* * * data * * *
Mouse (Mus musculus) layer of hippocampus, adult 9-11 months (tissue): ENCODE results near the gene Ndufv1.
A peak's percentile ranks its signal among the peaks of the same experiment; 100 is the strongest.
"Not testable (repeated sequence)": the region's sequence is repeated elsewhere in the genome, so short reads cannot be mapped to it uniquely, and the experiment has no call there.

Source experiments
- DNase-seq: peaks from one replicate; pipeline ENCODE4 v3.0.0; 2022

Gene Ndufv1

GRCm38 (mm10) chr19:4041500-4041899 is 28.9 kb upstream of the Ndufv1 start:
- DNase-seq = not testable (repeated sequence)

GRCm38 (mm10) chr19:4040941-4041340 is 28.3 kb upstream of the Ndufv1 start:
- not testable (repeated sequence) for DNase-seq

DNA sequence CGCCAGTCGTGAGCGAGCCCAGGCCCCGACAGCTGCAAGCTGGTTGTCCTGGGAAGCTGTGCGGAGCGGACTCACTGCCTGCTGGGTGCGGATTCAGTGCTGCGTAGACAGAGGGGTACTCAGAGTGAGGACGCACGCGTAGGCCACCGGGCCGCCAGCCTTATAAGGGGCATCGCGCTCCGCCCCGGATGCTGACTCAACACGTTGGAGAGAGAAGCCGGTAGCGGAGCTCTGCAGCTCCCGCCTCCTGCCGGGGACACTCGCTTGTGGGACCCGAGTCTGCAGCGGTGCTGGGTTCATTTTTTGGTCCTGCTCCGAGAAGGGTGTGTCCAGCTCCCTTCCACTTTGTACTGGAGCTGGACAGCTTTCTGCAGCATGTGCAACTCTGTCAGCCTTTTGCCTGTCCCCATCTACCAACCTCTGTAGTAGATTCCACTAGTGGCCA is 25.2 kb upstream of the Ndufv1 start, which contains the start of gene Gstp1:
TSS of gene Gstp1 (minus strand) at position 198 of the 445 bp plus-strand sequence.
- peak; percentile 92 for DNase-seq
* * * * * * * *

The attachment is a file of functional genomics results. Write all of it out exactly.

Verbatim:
Mouse (Mus musculus) layer of hippocampus, adult 9-11 months (tissue): ENCODE results near the gene Ndufv1.
A peak's percentile ranks its signal among the peaks of the same experiment; 100 is the strongest.
"Not testable (repeated sequence)": the region's sequence is repeated elsewhere in the genome, so short reads cannot be mapped to it uniquely, and the experiment has no call there.

Source experiments
- DNase-seq: peaks from one replicate; pipeline ENCODE4 v3.0.0; 2022

Gene Ndufv1

GRCm38 (mm10) chr19:4041500-4041899 is 28.9 kb upstream of the Ndufv1 start:
- DNase-seq = not testable (repeated sequence)

GRCm38 (mm10) chr19:4040941-4041340 is 28.3 kb upstream of the Ndufv1 start:
- not testable (repeated sequence) for DNase-seq

DNA sequence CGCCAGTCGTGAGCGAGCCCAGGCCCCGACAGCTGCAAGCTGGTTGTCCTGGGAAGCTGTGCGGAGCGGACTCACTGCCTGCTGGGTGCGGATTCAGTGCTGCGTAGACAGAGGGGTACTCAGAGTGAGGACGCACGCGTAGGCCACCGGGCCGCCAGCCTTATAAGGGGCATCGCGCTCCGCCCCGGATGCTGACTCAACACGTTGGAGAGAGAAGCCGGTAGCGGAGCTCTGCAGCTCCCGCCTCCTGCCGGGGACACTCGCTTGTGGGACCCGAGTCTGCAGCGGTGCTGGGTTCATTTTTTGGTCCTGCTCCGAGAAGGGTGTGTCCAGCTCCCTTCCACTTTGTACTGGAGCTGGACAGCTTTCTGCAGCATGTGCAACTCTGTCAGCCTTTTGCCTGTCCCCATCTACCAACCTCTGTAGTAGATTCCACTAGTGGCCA is 25.2 kb upstream of the Ndufv1 start, which contains the start of gene Gstp1:
TSS of gene Gstp1 (minus strand) at position 198 of the 445 bp plus-strand sequence.
- peak; percentile 92 for DNase-seq